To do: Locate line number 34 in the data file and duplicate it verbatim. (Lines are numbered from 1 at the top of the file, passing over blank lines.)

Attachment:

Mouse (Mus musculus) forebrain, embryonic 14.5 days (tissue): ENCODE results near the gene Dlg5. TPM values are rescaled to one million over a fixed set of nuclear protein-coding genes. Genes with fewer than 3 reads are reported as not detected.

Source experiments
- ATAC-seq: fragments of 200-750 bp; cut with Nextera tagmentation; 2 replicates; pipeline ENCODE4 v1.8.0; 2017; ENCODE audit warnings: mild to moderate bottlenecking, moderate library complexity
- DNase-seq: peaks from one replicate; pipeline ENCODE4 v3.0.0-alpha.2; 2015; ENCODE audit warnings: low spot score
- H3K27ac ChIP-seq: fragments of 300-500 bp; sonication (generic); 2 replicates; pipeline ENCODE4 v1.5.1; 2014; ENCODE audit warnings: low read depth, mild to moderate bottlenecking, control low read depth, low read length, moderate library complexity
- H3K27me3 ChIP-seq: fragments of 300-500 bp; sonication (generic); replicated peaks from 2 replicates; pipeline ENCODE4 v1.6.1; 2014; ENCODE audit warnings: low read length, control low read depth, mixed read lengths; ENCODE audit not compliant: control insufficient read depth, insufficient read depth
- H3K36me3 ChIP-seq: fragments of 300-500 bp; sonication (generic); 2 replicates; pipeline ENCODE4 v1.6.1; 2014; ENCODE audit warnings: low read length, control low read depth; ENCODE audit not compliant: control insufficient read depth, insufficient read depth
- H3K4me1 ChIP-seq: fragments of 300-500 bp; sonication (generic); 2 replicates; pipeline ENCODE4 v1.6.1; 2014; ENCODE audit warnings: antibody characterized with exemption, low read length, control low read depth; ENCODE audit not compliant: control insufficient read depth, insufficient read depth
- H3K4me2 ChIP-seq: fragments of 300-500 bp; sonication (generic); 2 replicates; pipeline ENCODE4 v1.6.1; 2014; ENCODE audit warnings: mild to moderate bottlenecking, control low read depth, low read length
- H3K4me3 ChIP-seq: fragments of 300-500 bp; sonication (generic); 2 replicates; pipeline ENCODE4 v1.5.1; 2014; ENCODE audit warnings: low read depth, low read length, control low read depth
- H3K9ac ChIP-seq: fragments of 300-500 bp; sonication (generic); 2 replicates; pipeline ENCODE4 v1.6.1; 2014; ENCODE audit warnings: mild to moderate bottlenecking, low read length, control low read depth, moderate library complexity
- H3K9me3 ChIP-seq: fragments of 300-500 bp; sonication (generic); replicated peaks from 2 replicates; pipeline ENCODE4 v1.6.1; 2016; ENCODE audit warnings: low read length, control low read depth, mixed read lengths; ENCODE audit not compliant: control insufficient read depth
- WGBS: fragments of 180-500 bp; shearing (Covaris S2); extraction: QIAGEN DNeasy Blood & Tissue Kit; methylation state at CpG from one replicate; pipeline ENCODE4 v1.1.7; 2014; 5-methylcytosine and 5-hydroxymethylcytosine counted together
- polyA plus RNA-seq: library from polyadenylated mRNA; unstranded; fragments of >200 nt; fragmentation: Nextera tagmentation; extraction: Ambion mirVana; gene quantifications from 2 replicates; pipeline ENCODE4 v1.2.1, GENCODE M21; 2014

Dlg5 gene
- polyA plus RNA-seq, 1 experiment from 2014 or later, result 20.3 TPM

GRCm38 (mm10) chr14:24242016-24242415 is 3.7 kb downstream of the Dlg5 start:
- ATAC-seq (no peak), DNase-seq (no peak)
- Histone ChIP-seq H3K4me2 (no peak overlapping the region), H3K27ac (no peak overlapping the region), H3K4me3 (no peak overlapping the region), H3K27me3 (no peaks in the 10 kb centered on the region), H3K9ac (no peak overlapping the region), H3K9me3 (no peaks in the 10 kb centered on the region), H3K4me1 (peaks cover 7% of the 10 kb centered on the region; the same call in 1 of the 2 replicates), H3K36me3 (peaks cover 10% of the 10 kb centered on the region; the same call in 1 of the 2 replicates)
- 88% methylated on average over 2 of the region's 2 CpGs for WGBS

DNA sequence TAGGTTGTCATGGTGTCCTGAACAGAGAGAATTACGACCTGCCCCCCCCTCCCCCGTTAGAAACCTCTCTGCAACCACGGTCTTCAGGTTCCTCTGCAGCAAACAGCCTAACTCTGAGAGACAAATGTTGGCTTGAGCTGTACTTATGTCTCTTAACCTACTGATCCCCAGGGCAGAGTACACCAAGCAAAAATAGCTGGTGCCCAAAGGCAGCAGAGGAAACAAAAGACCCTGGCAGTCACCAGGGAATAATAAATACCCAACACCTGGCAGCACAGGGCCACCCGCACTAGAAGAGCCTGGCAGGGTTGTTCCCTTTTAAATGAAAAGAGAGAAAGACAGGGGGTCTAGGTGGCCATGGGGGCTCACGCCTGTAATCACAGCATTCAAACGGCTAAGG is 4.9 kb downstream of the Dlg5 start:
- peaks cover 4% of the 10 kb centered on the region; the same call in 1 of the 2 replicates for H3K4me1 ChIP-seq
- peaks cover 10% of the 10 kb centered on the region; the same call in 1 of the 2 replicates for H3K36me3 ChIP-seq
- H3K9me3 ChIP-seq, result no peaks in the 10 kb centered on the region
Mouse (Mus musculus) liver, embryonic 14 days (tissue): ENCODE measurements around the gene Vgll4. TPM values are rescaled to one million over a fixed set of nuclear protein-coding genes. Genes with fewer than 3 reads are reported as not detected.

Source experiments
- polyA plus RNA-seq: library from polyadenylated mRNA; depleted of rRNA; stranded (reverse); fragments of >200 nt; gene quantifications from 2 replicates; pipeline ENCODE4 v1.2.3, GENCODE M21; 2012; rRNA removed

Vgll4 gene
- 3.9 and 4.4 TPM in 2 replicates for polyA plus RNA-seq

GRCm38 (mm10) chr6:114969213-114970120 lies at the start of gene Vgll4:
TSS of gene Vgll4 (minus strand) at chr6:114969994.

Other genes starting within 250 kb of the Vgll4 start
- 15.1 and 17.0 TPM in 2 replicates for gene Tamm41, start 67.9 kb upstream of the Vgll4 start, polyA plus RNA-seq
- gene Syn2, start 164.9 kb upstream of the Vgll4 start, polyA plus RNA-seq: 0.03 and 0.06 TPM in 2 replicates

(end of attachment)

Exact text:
- gene Syn2, start 164.9 kb upstream of the Vgll4 start, polyA plus RNA-seq: 0.03 and 0.06 TPM in 2 replicates